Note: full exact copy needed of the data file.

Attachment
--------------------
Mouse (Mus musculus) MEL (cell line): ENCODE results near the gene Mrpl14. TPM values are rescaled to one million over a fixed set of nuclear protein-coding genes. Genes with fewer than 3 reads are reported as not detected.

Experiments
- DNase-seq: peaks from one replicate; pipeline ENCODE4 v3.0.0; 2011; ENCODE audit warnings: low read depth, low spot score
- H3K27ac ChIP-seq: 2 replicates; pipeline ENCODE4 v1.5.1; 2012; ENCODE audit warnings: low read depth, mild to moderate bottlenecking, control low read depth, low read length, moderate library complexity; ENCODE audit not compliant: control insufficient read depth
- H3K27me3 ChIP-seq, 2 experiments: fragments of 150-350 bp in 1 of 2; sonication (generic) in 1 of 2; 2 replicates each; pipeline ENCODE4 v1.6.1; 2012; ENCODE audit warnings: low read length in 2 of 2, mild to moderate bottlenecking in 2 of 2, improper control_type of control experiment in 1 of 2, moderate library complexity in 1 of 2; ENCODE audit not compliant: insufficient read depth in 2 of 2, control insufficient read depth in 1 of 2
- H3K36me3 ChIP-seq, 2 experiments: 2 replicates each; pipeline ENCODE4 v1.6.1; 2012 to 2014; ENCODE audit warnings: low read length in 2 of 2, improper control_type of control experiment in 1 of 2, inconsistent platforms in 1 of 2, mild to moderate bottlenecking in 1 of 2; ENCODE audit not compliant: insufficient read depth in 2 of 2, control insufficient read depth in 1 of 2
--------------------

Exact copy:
Mouse (Mus musculus) MEL (cell line): ENCODE results near the gene Mrpl14. TPM values are rescaled to one million over a fixed set of nuclear protein-coding genes. Genes with fewer than 3 reads are reported as not detected.

Experiments
- DNase-seq: peaks from one replicate; pipeline ENCODE4 v3.0.0; 2011; ENCODE audit warnings: low read depth, low spot score
- H3K27ac ChIP-seq: 2 replicates; pipeline ENCODE4 v1.5.1; 2012; ENCODE audit warnings: low read depth, mild to moderate bottlenecking, control low read depth, low read length, moderate library complexity; ENCODE audit not compliant: control insufficient read depth
- H3K27me3 ChIP-seq, 2 experiments: fragments of 150-350 bp in 1 of 2; sonication (generic) in 1 of 2; 2 replicates each; pipeline ENCODE4 v1.6.1; 2012; ENCODE audit warnings: low read length in 2 of 2, mild to moderate bottlenecking in 2 of 2, improper control_type of control experiment in 1 of 2, moderate library complexity in 1 of 2; ENCODE audit not compliant: insufficient read depth in 2 of 2, control insufficient read depth in 1 of 2
- H3K36me3 ChIP-seq, 2 experiments: 2 replicates each; pipeline ENCODE4 v1.6.1; 2012 to 2014; ENCODE audit warnings: low read length in 2 of 2, improper control_type of control experiment in 1 of 2, inconsistent platforms in 1 of 2, mild to moderate bottlenecking in 1 of 2; ENCODE audit not compliant: insufficient read depth in 2 of 2, control insufficient read depth in 1 of 2